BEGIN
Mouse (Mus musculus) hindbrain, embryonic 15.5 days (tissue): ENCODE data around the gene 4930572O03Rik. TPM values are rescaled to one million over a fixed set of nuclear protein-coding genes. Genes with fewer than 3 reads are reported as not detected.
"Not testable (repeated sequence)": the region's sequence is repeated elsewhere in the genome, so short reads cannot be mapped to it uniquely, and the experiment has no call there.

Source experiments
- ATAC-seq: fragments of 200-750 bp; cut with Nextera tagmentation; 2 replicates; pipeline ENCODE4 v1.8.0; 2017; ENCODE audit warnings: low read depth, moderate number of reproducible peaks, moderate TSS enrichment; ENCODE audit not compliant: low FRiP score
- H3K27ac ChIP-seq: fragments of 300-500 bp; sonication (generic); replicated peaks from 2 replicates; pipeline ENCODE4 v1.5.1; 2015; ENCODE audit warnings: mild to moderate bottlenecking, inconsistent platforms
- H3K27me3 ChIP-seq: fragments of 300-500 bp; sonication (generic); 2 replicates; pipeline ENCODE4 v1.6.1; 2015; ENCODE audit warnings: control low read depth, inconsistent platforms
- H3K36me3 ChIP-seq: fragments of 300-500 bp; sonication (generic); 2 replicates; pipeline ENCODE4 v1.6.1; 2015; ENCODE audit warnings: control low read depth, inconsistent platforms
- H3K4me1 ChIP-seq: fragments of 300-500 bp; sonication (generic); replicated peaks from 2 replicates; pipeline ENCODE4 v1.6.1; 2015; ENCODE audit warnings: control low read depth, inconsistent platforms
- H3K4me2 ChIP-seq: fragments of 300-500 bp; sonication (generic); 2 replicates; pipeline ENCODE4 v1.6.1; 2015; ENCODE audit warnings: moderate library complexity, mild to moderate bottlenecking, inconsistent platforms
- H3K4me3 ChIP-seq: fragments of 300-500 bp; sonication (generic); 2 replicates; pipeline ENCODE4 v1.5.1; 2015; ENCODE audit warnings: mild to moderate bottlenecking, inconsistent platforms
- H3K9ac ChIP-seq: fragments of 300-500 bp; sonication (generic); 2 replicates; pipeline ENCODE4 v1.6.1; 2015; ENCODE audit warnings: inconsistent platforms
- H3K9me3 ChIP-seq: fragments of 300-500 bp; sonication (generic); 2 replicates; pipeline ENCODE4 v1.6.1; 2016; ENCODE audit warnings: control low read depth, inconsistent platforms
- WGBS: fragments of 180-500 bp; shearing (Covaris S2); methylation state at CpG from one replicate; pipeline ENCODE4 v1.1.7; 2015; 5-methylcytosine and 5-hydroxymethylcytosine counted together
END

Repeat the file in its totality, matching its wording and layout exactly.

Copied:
Mouse (Mus musculus) hindbrain, embryonic 15.5 days (tissue): ENCODE data around the gene 4930572O03Rik. TPM values are rescaled to one million over a fixed set of nuclear protein-coding genes. Genes with fewer than 3 reads are reported as not detected.
"Not testable (repeated sequence)": the region's sequence is repeated elsewhere in the genome, so short reads cannot be mapped to it uniquely, and the experiment has no call there.

Source experiments
- ATAC-seq: fragments of 200-750 bp; cut with Nextera tagmentation; 2 replicates; pipeline ENCODE4 v1.8.0; 2017; ENCODE audit warnings: low read depth, moderate number of reproducible peaks, moderate TSS enrichment; ENCODE audit not compliant: low FRiP score
- H3K27ac ChIP-seq: fragments of 300-500 bp; sonication (generic); replicated peaks from 2 replicates; pipeline ENCODE4 v1.5.1; 2015; ENCODE audit warnings: mild to moderate bottlenecking, inconsistent platforms
- H3K27me3 ChIP-seq: fragments of 300-500 bp; sonication (generic); 2 replicates; pipeline ENCODE4 v1.6.1; 2015; ENCODE audit warnings: control low read depth, inconsistent platforms
- H3K36me3 ChIP-seq: fragments of 300-500 bp; sonication (generic); 2 replicates; pipeline ENCODE4 v1.6.1; 2015; ENCODE audit warnings: control low read depth, inconsistent platforms
- H3K4me1 ChIP-seq: fragments of 300-500 bp; sonication (generic); replicated peaks from 2 replicates; pipeline ENCODE4 v1.6.1; 2015; ENCODE audit warnings: control low read depth, inconsistent platforms
- H3K4me2 ChIP-seq: fragments of 300-500 bp; sonication (generic); 2 replicates; pipeline ENCODE4 v1.6.1; 2015; ENCODE audit warnings: moderate library complexity, mild to moderate bottlenecking, inconsistent platforms
- H3K4me3 ChIP-seq: fragments of 300-500 bp; sonication (generic); 2 replicates; pipeline ENCODE4 v1.5.1; 2015; ENCODE audit warnings: mild to moderate bottlenecking, inconsistent platforms
- H3K9ac ChIP-seq: fragments of 300-500 bp; sonication (generic); 2 replicates; pipeline ENCODE4 v1.6.1; 2015; ENCODE audit warnings: inconsistent platforms
- H3K9me3 ChIP-seq: fragments of 300-500 bp; sonication (generic); 2 replicates; pipeline ENCODE4 v1.6.1; 2016; ENCODE audit warnings: control low read depth, inconsistent platforms
- WGBS: fragments of 180-500 bp; shearing (Covaris S2); methylation state at CpG from one replicate; pipeline ENCODE4 v1.1.7; 2015; 5-methylcytosine and 5-hydroxymethylcytosine counted together